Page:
Pacheco and the Dogs

Another Great Poet Leaves Us

Another Great Poet Leaves Us

It is a well-known fact that poets don’t grow on trees. Belatedly, I am recognizing the death of José Emilio Pacheco, the Mexican poet who just recently died after a fall at the age of seventy-four. I am not familiar enough with Pacheco’s poetry—to be honest, I am not nearly familiar enough with poetry in general. I should read more, even though there is nothing that is more demanding—or rewarding. Take this simple example, called “A Dog’s Life”:

A Dog’s Life

We despise dogs for letting themselves
be trained, for learning to obey.
We fill the noun dog with rancor
to insult each other.
And it’s a miserable death
to die like a dog.

Yet dogs watch and listen
to what we can’t see or hear.
Lacking language
(or so we believe),
they have a talent we certainly lack.
And no doubt they think and know.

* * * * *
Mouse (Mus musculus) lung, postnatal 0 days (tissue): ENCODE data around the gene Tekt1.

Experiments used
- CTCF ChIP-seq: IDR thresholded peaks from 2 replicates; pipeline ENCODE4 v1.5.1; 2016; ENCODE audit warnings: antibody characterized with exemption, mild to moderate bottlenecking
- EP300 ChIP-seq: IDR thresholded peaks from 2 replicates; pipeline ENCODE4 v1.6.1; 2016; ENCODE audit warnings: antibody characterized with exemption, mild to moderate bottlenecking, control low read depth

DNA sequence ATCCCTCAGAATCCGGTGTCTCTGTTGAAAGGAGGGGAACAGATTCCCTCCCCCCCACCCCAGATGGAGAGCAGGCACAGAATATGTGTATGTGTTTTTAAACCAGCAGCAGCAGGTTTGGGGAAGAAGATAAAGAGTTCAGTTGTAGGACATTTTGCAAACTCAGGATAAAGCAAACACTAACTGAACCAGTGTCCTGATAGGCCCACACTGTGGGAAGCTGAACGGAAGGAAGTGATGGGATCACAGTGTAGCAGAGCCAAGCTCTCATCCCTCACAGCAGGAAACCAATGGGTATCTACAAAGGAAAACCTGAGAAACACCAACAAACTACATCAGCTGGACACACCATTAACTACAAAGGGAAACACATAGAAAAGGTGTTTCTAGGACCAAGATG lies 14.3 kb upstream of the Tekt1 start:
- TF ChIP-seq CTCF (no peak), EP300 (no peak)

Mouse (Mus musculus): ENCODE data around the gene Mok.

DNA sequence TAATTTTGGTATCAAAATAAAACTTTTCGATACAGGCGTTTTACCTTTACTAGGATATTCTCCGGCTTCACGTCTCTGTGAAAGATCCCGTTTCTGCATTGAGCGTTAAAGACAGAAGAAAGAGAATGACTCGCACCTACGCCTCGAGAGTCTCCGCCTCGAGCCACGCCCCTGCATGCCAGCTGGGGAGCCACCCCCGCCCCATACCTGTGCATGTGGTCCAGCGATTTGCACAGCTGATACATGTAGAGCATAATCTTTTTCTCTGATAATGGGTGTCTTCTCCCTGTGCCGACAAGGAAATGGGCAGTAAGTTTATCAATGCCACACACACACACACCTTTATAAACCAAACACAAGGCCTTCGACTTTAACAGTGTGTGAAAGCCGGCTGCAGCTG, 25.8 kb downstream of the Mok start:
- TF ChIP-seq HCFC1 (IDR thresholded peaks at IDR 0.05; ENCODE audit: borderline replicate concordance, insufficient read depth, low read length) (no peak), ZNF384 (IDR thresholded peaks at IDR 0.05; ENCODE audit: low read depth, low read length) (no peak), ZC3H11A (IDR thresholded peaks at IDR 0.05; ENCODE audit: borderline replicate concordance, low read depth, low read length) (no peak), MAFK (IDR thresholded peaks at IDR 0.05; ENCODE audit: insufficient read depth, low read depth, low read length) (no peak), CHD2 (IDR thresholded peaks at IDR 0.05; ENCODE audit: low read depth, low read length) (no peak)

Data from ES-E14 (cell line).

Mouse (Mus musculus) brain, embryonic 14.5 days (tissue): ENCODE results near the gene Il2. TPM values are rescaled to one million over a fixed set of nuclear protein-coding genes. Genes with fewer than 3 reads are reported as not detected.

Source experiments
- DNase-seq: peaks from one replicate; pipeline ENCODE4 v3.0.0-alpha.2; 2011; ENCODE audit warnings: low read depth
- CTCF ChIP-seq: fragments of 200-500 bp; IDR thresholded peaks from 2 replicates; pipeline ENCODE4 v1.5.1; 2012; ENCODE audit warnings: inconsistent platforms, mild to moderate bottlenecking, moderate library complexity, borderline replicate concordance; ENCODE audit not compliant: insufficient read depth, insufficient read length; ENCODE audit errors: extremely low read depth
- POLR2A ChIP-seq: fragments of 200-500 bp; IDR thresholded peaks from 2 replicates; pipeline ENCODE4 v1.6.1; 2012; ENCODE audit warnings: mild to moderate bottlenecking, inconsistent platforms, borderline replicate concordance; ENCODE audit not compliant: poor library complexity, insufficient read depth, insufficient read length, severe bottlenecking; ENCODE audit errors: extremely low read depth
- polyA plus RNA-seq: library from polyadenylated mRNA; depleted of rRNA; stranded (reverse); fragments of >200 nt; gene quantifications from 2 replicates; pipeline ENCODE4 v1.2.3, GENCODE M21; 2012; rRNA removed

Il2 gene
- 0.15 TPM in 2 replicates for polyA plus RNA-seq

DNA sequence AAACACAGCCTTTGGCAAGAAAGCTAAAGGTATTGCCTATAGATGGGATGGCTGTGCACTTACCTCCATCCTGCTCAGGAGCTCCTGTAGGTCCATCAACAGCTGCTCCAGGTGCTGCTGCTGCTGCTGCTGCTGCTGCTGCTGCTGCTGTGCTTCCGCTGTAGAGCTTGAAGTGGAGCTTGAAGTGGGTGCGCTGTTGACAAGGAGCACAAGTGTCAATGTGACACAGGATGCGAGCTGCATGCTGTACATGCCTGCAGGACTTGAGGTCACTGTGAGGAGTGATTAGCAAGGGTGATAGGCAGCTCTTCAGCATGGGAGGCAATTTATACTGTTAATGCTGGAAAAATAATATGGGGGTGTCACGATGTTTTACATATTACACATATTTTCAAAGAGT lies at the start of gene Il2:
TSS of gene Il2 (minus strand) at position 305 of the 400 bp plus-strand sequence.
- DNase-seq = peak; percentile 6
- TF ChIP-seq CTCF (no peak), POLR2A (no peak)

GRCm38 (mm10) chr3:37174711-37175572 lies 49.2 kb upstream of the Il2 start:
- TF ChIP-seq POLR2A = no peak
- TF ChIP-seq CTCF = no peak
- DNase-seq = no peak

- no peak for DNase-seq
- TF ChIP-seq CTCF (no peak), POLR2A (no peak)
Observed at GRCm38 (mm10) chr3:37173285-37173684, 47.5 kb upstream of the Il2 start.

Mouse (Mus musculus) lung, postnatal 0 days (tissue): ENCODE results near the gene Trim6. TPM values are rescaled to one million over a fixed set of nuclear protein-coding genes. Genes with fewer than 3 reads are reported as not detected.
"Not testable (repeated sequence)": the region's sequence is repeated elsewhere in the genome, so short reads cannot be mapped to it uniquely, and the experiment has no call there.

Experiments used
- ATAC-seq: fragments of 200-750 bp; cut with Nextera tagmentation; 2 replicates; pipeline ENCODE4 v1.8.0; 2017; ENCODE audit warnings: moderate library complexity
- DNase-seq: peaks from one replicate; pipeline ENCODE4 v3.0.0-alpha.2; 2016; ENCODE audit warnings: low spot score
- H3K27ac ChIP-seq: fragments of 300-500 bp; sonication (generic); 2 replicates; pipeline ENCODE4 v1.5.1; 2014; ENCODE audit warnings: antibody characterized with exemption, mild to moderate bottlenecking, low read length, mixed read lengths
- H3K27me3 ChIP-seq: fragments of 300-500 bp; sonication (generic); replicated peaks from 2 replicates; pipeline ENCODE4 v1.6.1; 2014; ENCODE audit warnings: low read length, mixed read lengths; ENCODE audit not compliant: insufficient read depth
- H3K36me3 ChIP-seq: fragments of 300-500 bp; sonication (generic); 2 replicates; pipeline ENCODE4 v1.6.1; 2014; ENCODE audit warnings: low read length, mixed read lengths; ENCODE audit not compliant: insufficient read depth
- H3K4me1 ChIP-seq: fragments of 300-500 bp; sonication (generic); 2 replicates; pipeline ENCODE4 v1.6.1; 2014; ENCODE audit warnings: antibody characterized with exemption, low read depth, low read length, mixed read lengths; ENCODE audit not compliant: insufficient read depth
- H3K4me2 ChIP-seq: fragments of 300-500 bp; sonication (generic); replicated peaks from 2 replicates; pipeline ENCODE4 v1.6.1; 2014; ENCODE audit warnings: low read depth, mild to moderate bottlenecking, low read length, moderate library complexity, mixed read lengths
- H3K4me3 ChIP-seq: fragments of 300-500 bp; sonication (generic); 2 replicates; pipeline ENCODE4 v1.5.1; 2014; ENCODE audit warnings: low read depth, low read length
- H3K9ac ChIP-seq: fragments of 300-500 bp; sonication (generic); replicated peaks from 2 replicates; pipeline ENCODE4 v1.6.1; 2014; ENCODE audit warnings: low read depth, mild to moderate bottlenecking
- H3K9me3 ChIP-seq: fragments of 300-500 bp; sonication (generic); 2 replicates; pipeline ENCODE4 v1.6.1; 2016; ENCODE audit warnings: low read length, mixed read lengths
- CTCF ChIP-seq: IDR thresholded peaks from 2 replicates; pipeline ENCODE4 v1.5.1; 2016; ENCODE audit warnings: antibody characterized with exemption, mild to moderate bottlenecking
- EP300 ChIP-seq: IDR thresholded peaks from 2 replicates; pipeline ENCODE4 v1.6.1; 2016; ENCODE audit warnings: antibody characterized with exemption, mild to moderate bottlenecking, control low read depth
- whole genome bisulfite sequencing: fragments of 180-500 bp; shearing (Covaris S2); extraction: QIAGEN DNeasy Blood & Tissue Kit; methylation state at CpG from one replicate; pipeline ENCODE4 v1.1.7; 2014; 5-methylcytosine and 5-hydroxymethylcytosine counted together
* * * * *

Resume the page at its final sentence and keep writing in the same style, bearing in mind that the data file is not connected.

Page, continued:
And so
they probably despise us
for our need to find masters,
for our pledge of allegiance to the strongest.

Thanks to Fred Runk, here is the Spanish text of the poem:

Despreciamos al perro dejarse
domesticar y ser obediente.
Llenamos de rencor sustanivo perro
para insultarmnos.
Y una muerte indigna
es morir como un perro.

Sin embargo los perros miran y eschucan
lo que no vemos ni escucharmos.
A falta de lenguaje
(o eso creemos)
poseen un don que ciertamente nos falta .
Y sin duda piensan y saben.

Asi pues,
resulta muy probable que nos desprecien
por nuestra necesidad de buscar amos,
poe nuestro voto de obediencia al mas fuerte.

Books To Be Buried With

Samuel Butler

Samuel Butler

I see they packed the volume of Shakespeare that he had near him when he died in a little tin box and buried it with him. If they had to bury it they should have either not packed it at all, or, at the least, in a box of silver-gilt. But his friends should have taken it out of the bed when they saw the end was near. It was not necessary to emphasize the fact that the ruling passion for posing was strong with him in death. If I am reading, say, Ally Sloper’s Half Holiday up to my last conscious hours, I trust my friends will take it out and put it in the waste-paper basket when they see I have no further use for it. If, however, they insist on burying it with me, say in an an old sardine-box, let them do it at their own risk, and may God remember it against them in that day.—Samuel Butler, Notebooks